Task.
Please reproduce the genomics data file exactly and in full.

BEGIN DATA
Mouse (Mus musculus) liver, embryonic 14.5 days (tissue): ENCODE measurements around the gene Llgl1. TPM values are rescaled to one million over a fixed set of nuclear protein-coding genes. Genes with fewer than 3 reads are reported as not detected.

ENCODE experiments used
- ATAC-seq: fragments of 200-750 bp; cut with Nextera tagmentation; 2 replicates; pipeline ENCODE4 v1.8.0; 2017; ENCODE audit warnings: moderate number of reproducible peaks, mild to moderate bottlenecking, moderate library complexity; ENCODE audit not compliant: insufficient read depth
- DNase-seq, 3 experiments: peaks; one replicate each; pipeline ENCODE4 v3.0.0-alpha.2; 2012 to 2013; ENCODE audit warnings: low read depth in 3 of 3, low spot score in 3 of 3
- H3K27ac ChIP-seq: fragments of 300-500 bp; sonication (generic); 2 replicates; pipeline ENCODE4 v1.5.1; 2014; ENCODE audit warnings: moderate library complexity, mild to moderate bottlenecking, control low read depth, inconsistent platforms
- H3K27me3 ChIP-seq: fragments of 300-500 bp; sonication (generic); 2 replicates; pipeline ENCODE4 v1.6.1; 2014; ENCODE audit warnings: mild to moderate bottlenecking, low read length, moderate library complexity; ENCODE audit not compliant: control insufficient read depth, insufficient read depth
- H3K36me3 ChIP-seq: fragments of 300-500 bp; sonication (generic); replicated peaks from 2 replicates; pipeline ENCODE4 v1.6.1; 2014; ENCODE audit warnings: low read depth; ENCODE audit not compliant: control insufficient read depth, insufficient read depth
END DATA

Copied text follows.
Mouse (Mus musculus) liver, embryonic 14.5 days (tissue): ENCODE measurements around the gene Llgl1. TPM values are rescaled to one million over a fixed set of nuclear protein-coding genes. Genes with fewer than 3 reads are reported as not detected.

ENCODE experiments used
- ATAC-seq: fragments of 200-750 bp; cut with Nextera tagmentation; 2 replicates; pipeline ENCODE4 v1.8.0; 2017; ENCODE audit warnings: moderate number of reproducible peaks, mild to moderate bottlenecking, moderate library complexity; ENCODE audit not compliant: insufficient read depth
- DNase-seq, 3 experiments: peaks; one replicate each; pipeline ENCODE4 v3.0.0-alpha.2; 2012 to 2013; ENCODE audit warnings: low read depth in 3 of 3, low spot score in 3 of 3
- H3K27ac ChIP-seq: fragments of 300-500 bp; sonication (generic); 2 replicates; pipeline ENCODE4 v1.5.1; 2014; ENCODE audit warnings: moderate library complexity, mild to moderate bottlenecking, control low read depth, inconsistent platforms
- H3K27me3 ChIP-seq: fragments of 300-500 bp; sonication (generic); 2 replicates; pipeline ENCODE4 v1.6.1; 2014; ENCODE audit warnings: mild to moderate bottlenecking, low read length, moderate library complexity; ENCODE audit not compliant: control insufficient read depth, insufficient read depth
- H3K36me3 ChIP-seq: fragments of 300-500 bp; sonication (generic); replicated peaks from 2 replicates; pipeline ENCODE4 v1.6.1; 2014; ENCODE audit warnings: low read depth; ENCODE audit not compliant: control insufficient read depth, insufficient read depth